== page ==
On the Texas border, healers bring modern touches to their ancient practice


Known as curanderas, they continue a tradition long revered in local Hispanic culture.


We're exploring how America defines itself one place at a time. In the Rio Grande Valley, which straddles the Mexican border in Texas, cities like Edinburg, Pharr and McAllen are steeped in ancient Mexican-American traditions.

Edgar Sandoval grew up in Mexico and the Rio Grande Valley, where Verónica Gabriela Cárdenas lives and where they both covered this story.

One recent day, Chriselda Hernández heard a knock on her door in the border city of Edinburg, Texas. She was a college student who said that she was suffering from a streak of bad luck. A drunk driver had crashed into her car. Then someone broke into the new car she was driving and stole her laptop. “I need a clean,”, he pleaded: a spiritual cleansing.

Ms. Hernandez moved to an altar in her living room that had an image of the Virgin of Guadalupe. Slowly, she mixed a mixture of sage and palo santo, a wood native to South America, and lit it with a match. She then turned to the young girl and waved the healing smoke over her body.

“You're holding on to something,” Mrs. Hernandez whispered. “Let it go. There is no shame.”

For generations, Hispanic communities along the southern border have turned to curanderas, or folk healers, like Hernández, often seen in the popular imagination as old women with candles and religious icons operating in the shadows of society from rusty shacks.

But the ancient healing art has entered the age of Instagram. More and more young people adopt rituals they learned from their grandmothers and use them against the problems of the 21st century. They clean public beaches, sell recipes online to block the “energies of envy” and sell handmade candles with the image of Our Lady of Guadalupe in stores. His clients tend to have a college education, like Clarissa Ochoa, the young woman who came to Hernández for help.

“I think it is an honor to be a healer; It is something very beautiful, but also very limiting,” said Hernández, 42 years old. “I feel like we are breaking those limits, that the healers are just herbs and old ladies. My vocation is simply to heal whoever I can.”

A popular healing culture preceded the arrival of the Spanish conquistadors to Latin America and Mexico. Over time, curanderos, the term used for healers of both sexes, began to mix indigenous rituals with elements of Catholicism and influences from Asian and African folk traditions along the way.

The practice has taken root in Texas' Rio Grande Valley, located just a stone's throw from the Mexican border, largely out of necessity. Hidalgo County, home to McAllen and a majority Hispanic population, has one of the highest rates of uninsured people in the country, and many people depend on curanderas for lack of other affordable options, said Servando Z. Hinojosa, anthropology professor. who teaches a class on Mexican-American folk medicine at the University of Texas Rio Grande Valley.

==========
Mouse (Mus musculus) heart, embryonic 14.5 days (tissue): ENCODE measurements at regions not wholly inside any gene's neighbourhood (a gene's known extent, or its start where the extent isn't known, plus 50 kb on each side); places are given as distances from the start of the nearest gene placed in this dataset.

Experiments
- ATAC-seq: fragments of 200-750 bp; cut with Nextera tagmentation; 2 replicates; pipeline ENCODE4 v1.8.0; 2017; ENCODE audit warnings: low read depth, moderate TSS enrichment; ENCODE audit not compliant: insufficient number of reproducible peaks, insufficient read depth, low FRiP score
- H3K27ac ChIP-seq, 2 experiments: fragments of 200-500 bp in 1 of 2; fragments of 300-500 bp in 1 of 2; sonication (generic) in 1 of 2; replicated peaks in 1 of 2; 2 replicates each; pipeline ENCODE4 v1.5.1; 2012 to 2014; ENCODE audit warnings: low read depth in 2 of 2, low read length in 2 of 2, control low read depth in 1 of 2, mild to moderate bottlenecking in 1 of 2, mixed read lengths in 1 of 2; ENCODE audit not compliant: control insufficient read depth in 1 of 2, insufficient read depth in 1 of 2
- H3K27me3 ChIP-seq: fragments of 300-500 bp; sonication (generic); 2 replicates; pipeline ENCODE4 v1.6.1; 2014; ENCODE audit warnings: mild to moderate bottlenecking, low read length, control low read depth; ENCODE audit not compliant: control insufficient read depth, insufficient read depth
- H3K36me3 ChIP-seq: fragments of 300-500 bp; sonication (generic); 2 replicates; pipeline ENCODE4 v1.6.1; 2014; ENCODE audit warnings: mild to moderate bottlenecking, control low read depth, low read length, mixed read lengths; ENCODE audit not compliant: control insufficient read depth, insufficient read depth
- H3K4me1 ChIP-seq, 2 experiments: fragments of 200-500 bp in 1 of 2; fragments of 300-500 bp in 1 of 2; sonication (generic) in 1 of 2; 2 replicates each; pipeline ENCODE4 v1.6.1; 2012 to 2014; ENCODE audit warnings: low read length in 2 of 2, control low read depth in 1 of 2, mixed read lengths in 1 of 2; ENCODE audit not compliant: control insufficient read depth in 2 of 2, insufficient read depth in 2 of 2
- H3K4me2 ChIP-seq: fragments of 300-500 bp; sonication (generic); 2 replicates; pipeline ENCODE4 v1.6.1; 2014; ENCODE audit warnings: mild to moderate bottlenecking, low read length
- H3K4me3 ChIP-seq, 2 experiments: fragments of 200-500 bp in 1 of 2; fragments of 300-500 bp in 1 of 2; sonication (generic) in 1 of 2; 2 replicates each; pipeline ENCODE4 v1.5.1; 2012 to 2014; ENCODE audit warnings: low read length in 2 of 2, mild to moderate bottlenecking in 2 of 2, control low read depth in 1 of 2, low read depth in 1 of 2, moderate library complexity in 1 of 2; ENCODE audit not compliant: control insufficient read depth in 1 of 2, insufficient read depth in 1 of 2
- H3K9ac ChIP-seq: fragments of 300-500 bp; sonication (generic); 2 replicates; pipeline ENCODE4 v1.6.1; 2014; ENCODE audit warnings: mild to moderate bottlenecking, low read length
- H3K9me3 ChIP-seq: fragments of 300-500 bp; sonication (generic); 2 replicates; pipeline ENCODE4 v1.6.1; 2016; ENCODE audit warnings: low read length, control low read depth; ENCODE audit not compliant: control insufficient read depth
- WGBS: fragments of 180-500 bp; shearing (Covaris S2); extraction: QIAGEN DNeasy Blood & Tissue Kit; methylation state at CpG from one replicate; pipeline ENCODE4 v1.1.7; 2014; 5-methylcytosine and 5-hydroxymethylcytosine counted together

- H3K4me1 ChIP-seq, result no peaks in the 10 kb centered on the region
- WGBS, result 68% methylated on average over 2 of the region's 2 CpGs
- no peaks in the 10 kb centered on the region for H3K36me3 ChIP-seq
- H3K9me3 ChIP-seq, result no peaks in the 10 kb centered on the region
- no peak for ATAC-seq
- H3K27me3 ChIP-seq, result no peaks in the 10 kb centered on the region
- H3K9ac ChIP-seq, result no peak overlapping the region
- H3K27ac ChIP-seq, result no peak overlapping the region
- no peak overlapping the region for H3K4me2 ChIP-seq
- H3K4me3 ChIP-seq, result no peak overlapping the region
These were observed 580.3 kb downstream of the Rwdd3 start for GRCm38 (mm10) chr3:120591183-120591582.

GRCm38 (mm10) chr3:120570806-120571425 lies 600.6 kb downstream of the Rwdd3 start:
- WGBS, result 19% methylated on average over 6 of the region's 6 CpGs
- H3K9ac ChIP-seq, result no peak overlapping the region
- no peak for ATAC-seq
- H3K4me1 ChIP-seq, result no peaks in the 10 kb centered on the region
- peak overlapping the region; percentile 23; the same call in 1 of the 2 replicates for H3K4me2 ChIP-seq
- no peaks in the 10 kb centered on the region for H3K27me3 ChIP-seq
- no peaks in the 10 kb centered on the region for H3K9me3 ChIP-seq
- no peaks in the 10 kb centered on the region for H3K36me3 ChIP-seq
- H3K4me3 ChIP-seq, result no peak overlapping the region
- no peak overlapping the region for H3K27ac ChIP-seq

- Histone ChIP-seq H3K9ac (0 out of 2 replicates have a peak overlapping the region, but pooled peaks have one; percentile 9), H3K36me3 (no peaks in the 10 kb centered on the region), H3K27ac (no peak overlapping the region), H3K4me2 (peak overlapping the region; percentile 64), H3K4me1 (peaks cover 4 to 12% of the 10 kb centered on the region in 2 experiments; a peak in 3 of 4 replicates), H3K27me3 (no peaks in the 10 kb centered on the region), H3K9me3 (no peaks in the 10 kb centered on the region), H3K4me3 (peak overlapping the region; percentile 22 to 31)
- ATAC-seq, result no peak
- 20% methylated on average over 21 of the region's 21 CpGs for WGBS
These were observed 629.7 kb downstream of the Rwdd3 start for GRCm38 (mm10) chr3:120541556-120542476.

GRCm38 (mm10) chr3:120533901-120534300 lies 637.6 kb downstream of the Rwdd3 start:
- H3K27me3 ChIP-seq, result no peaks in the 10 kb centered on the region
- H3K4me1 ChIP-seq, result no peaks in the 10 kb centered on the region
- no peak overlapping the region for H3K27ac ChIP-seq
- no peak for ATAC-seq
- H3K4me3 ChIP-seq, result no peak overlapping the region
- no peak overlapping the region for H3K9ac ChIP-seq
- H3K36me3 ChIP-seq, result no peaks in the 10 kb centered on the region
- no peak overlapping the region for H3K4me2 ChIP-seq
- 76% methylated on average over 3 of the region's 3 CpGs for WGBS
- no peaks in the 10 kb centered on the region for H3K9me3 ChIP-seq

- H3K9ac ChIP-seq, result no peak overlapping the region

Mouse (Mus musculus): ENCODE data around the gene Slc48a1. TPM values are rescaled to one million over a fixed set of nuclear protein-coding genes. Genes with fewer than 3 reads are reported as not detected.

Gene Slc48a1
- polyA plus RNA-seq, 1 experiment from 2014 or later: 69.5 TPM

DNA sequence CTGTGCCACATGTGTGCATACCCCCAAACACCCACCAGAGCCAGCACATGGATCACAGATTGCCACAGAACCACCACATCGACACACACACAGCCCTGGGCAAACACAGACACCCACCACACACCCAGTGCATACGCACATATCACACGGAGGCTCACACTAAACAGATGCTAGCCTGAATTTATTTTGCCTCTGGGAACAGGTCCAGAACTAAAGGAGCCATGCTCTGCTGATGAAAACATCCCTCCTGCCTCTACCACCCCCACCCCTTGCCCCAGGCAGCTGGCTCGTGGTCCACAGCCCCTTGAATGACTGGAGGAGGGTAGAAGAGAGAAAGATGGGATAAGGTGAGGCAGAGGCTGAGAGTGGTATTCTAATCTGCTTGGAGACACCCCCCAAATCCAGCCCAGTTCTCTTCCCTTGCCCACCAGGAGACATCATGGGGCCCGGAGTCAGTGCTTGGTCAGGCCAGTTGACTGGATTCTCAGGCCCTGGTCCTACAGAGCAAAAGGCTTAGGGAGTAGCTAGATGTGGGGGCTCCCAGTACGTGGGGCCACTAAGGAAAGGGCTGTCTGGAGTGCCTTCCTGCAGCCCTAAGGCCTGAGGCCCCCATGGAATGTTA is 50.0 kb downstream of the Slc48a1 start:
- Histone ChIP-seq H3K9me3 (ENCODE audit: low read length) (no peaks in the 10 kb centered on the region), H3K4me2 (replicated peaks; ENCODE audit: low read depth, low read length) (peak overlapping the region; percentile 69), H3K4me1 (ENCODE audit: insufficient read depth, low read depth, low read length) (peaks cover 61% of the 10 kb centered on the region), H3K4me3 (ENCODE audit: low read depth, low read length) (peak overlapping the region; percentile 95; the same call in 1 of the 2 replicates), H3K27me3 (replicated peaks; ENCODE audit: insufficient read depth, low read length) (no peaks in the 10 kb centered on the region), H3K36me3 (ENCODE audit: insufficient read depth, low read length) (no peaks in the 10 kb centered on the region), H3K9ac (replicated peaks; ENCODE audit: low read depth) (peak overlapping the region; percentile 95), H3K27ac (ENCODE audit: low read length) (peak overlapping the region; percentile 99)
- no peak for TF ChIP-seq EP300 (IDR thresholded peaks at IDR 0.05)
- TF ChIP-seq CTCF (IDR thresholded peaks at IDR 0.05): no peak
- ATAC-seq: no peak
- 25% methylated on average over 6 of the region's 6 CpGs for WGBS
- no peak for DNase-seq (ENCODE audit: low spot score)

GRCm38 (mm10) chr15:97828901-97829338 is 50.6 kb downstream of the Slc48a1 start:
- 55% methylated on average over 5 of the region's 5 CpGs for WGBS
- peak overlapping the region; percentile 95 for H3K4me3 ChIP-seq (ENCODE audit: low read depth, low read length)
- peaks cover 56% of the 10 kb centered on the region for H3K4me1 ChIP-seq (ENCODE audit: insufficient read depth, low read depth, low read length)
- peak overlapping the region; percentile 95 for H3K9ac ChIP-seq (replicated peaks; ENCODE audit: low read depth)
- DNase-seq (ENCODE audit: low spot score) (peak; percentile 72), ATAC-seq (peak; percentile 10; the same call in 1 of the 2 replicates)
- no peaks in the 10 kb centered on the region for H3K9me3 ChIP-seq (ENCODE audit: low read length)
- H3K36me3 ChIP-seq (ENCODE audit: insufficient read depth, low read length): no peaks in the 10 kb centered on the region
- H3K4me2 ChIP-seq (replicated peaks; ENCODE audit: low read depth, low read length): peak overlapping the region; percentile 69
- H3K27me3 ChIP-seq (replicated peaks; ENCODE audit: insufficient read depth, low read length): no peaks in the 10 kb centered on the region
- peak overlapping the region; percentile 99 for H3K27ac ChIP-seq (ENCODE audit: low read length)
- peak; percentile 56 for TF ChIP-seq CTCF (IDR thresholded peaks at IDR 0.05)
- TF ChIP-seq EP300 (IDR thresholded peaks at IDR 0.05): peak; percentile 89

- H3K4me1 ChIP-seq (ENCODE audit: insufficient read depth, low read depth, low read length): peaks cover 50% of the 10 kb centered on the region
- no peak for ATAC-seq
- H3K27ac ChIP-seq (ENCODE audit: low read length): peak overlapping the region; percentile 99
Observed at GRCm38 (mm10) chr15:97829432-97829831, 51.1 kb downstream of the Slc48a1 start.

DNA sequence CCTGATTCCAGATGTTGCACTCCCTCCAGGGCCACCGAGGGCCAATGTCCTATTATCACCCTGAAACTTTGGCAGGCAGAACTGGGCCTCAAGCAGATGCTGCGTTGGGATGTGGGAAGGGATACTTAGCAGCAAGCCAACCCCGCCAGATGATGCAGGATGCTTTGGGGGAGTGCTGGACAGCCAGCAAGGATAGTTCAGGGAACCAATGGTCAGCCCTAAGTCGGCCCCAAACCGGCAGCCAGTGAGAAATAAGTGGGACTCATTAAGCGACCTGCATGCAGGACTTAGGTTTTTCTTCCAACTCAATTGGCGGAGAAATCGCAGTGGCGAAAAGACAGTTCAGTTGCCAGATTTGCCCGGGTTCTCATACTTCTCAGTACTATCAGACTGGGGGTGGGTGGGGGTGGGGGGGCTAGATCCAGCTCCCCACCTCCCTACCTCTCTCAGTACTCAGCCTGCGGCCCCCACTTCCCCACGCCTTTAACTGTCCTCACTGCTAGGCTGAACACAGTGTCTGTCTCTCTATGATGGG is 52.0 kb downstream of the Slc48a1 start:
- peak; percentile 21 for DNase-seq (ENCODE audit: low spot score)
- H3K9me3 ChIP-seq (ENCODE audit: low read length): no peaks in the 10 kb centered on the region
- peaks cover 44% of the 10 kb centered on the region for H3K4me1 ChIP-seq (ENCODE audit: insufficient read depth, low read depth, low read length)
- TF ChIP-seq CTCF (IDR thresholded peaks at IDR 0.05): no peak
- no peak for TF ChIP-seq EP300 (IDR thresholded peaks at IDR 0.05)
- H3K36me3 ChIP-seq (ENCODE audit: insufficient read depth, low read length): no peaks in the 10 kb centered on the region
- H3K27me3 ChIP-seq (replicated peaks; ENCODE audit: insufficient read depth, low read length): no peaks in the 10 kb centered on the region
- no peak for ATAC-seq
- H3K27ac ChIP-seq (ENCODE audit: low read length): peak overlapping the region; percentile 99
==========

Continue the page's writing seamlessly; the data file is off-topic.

Hinojosa said many Hispanic residents also tend to distrust the medical establishment. This is especially true when it comes to mental health. A recent study from the Centers for Disease Control and Prevention found that while the number of Black, Asian and white people seeking mental health treatment has increased in recent years, there has been very little movement among Latinos .

“There is an element of mistrust, but there is also structural alienation,” Hinojosa said. “They are a population that will look for affordable resources and go to where the products are and where advice can be found.”

In the past, the medical establishment has warned people not to rely on home remedies for physical ailments, some of which can be harmful. Many Latino children have become ill and even died after consuming remedies known as albayalde, Azarcón and Rueda, powders that are often used for stomach-related illnesses and contain lead.

Curanderismo has become so accepted in the Rio Grande Valley that it is not unusual to see street signs and television advertisements advertising folk healing services.

Hernandez said her great-grandmothers had been midwives or midwives. When she was a child, she said, she discovered that she possessed her own set of gifts; As she grew older, she said, she began interacting with an entity she believes to be the Angel of Death, Azrael. She works in a cell phone call center and lives with a girlfriend in a modern house in the suburbs of Edinburg, a city near the border.